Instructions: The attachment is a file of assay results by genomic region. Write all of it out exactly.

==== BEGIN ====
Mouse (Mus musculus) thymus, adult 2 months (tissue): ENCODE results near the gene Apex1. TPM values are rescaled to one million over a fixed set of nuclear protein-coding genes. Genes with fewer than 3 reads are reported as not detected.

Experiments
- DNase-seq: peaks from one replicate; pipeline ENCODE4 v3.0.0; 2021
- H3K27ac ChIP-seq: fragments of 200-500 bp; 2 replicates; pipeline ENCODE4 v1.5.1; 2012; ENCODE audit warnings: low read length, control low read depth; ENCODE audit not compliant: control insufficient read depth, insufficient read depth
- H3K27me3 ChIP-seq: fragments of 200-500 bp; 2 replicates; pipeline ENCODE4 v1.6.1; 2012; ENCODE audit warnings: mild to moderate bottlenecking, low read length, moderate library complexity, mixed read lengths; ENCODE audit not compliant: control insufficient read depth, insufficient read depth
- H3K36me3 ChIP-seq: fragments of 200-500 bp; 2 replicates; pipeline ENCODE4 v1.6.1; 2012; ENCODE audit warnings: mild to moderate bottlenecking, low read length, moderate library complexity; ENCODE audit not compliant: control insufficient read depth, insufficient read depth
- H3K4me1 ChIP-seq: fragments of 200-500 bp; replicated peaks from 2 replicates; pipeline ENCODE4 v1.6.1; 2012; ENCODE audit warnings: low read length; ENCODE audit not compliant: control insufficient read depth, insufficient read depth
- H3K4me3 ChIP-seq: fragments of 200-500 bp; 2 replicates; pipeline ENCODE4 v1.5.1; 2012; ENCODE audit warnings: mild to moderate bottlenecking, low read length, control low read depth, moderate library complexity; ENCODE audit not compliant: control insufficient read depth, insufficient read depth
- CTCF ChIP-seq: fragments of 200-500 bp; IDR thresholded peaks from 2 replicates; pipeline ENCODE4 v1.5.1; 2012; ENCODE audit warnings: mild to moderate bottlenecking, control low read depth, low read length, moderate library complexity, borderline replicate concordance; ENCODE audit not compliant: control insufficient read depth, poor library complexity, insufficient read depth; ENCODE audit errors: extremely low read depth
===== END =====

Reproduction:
Mouse (Mus musculus) thymus, adult 2 months (tissue): ENCODE results near the gene Apex1. TPM values are rescaled to one million over a fixed set of nuclear protein-coding genes. Genes with fewer than 3 reads are reported as not detected.

Experiments
- DNase-seq: peaks from one replicate; pipeline ENCODE4 v3.0.0; 2021
- H3K27ac ChIP-seq: fragments of 200-500 bp; 2 replicates; pipeline ENCODE4 v1.5.1; 2012; ENCODE audit warnings: low read length, control low read depth; ENCODE audit not compliant: control insufficient read depth, insufficient read depth
- H3K27me3 ChIP-seq: fragments of 200-500 bp; 2 replicates; pipeline ENCODE4 v1.6.1; 2012; ENCODE audit warnings: mild to moderate bottlenecking, low read length, moderate library complexity, mixed read lengths; ENCODE audit not compliant: control insufficient read depth, insufficient read depth
- H3K36me3 ChIP-seq: fragments of 200-500 bp; 2 replicates; pipeline ENCODE4 v1.6.1; 2012; ENCODE audit warnings: mild to moderate bottlenecking, low read length, moderate library complexity; ENCODE audit not compliant: control insufficient read depth, insufficient read depth
- H3K4me1 ChIP-seq: fragments of 200-500 bp; replicated peaks from 2 replicates; pipeline ENCODE4 v1.6.1; 2012; ENCODE audit warnings: low read length; ENCODE audit not compliant: control insufficient read depth, insufficient read depth
- H3K4me3 ChIP-seq: fragments of 200-500 bp; 2 replicates; pipeline ENCODE4 v1.5.1; 2012; ENCODE audit warnings: mild to moderate bottlenecking, low read length, control low read depth, moderate library complexity; ENCODE audit not compliant: control insufficient read depth, insufficient read depth
- CTCF ChIP-seq: fragments of 200-500 bp; IDR thresholded peaks from 2 replicates; pipeline ENCODE4 v1.5.1; 2012; ENCODE audit warnings: mild to moderate bottlenecking, control low read depth, low read length, moderate library complexity, borderline replicate concordance; ENCODE audit not compliant: control insufficient read depth, poor library complexity, insufficient read depth; ENCODE audit errors: extremely low read depth